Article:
IN PICTURES: Inside Zeitz MOCAA, the museum everyone's talking about
Architect Thomas Heatherwick on the challenges of converting the century-old grain silo at Cape Town's V&A Waterfront into a world-class art gallery
Softly-spoken Thomas Heatherwick wears baggy pants and Camper shoes to a media preview of the magnificently transformed grain silo complex at the V&A Waterfront in Cape Town.
The British architect says he was inspired by a brief to create an art institution on a continent as big as the whole of Europe and North America combined.
“There are all these incredible artists and galleries, but there hasn’t been a major institution to bring them together. Even if no one likes the design, it was an important strategic moment.”
The privately-funded Zeitz Museum of Contemporary Art Africa (MOCAA) is expected to create and invigorate interest in African contemporary art.
It felt exciting to be collaborating on a place that will do the opposite to what this grain silo used to doArchitect Thomas Heatherwick on designing the Zeitz MOCAA
The project is the result of a happy confluence of ideas and events.
African contemporary art collector and German businessman, Jochen Zeitz was looking for a museum to house his collection when the V&A Waterfront was wondering how to develop the century-old grain silo.
Heatherwick who had seen the silo on a Design Indaba trip to Cape Town about twenty years ago was appointed as the architect.
“As we tuned into the fact that a lot of artists have chosen to work in Europe, Asia or north America, or send their work to be exhibited there it felt exciting to be collaborating on a place that will do the opposite to what this grain silo used to do. From here, grain was exported outwards. Now, we’re creating a place to which the art can return and from where it will not leak away,” he says.
With regards to the challenges this project presented, Heatherwick says, giving the museum’s curator, Mark Coetzee, the 80 galleries he wanted was difficult.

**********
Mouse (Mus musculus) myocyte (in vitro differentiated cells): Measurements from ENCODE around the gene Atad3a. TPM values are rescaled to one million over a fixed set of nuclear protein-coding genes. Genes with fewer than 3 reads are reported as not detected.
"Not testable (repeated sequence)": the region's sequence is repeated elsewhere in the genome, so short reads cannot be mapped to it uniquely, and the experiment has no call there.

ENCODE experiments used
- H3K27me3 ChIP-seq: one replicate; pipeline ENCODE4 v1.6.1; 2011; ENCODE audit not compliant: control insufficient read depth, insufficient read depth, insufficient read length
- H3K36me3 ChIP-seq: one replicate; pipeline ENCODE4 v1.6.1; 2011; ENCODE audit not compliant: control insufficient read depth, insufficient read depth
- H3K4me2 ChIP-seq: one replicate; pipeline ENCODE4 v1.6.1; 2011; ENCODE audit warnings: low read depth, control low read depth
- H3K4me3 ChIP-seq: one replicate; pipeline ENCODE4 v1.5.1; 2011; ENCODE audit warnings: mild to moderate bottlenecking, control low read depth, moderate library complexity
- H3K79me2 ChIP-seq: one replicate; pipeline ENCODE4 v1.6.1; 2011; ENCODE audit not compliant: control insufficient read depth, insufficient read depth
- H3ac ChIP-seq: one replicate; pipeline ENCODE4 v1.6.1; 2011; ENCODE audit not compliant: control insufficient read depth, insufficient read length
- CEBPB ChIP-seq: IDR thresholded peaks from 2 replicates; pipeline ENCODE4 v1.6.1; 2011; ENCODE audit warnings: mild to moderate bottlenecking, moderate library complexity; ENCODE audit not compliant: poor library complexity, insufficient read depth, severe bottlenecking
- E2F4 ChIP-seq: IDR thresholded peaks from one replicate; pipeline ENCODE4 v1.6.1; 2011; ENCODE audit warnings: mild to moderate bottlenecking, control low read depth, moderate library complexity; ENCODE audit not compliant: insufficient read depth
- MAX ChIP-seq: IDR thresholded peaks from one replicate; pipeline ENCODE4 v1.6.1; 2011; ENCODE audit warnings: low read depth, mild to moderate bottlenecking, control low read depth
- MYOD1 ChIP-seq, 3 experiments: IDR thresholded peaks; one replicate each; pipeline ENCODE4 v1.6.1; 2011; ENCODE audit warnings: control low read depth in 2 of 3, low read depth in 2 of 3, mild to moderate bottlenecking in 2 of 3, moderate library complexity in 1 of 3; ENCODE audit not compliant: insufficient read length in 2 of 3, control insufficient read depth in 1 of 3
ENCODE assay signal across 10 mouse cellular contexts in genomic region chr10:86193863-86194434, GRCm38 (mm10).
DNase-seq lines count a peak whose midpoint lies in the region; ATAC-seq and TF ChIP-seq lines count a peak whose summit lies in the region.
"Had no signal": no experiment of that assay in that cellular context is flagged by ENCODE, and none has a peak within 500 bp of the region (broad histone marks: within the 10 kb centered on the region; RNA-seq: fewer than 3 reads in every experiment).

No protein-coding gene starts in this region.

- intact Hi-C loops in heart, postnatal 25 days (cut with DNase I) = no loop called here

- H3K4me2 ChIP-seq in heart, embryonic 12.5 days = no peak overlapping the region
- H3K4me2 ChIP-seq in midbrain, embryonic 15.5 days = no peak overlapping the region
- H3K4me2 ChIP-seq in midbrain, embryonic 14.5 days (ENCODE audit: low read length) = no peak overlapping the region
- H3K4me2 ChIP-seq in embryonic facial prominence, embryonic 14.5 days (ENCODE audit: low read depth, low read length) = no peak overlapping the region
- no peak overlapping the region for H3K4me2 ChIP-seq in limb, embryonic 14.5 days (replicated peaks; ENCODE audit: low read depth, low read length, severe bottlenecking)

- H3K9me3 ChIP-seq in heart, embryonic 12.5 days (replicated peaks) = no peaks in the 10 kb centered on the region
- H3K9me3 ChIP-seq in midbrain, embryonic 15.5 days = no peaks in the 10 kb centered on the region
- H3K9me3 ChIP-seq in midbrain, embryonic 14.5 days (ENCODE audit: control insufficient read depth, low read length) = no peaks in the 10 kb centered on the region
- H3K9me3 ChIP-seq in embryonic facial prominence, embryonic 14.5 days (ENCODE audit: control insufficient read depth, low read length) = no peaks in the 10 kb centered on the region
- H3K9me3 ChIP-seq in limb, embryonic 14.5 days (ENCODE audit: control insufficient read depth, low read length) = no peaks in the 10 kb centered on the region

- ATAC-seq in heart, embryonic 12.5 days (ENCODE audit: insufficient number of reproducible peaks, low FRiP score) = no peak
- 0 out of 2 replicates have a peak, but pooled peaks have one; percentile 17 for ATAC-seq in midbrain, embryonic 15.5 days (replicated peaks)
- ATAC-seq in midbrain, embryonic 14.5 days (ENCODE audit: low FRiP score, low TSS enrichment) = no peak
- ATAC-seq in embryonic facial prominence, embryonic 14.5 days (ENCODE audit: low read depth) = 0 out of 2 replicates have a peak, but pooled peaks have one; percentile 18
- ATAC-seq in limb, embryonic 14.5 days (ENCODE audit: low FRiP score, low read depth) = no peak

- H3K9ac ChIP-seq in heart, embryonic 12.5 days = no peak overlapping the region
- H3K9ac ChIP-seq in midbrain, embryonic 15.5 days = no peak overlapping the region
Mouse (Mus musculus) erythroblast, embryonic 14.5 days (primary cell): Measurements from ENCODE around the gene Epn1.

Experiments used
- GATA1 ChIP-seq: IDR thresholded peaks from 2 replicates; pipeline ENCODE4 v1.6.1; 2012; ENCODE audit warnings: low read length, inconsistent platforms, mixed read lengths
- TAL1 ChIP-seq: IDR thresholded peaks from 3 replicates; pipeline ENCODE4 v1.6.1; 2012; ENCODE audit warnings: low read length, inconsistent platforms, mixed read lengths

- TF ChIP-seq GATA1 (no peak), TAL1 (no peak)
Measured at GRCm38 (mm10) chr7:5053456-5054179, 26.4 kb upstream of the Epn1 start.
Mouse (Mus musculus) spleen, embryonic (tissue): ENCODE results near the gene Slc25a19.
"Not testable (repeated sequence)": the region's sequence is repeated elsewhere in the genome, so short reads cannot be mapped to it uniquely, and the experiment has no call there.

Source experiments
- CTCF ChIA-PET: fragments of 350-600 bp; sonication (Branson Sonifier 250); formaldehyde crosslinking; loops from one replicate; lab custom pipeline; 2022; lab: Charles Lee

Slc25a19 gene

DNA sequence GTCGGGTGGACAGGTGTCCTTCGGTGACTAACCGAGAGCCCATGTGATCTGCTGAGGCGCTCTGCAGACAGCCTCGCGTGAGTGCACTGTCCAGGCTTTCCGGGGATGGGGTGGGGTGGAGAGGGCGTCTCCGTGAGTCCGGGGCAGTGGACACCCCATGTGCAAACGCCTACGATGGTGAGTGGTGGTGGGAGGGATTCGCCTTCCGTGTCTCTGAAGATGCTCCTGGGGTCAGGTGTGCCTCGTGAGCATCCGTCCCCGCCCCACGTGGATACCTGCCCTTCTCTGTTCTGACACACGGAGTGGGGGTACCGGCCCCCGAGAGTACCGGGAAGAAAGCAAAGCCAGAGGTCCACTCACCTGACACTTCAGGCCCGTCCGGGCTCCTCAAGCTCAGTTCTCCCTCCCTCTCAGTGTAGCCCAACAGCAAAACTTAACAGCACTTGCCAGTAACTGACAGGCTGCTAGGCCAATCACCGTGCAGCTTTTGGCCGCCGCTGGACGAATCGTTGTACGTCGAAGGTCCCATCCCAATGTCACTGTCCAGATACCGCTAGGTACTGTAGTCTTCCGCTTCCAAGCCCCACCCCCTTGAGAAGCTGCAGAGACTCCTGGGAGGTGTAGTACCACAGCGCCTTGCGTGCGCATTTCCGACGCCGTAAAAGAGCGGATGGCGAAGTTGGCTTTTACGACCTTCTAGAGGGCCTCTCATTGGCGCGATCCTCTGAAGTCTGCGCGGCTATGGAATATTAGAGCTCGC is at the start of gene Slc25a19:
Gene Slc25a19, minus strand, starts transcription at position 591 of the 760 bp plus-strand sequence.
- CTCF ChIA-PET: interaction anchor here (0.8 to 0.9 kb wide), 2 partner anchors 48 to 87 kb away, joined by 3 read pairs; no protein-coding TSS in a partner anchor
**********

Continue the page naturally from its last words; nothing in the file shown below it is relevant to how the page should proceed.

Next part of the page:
“Eighty galleries was really ambitious, almost greedy! And we worried about how we would meet a budget that is a lot of money in the African context, but very small in the global context of making an institution. It was just over £30-million. The (recently completed) Tate Modern (in London) extension was, I think, £270-million.”
Using the shape of a grain of corn that was found in the silo, Heatherwick’s team created a public space to stitch together the tubular tower and the elevator block next to it. The corn became “an ice-cream scoop” and it emerged as the solution that made rational what would otherwise be a random squiggly shape, he says.
Without demolishing much of the building, professional sculptors carved through the century-old concrete of the tubes in the tower.
“We thought it would be so much more soulful if we could keep this building and re-appropriate it for the higher testing of ideas and provoking of ourselves through imagination”.
With his part of the project complete, Heatherwick has been itching for the museum to be filled up with art.
“We’ve just made a container. We’ve handed over the baton to Mark and his team to fill it and I’m seeing the colour. It’s lifting my heart.”
AND WHAT ABOUT THE ART?
Here's a taste of some of the contemporary African art that'll be on show at the Zeitz MOCAA:
• The official opening of the Zeitz MOCAA is on September 22. This weekend is the professional and patrons preview weekend.
• This article was originally published in The Times.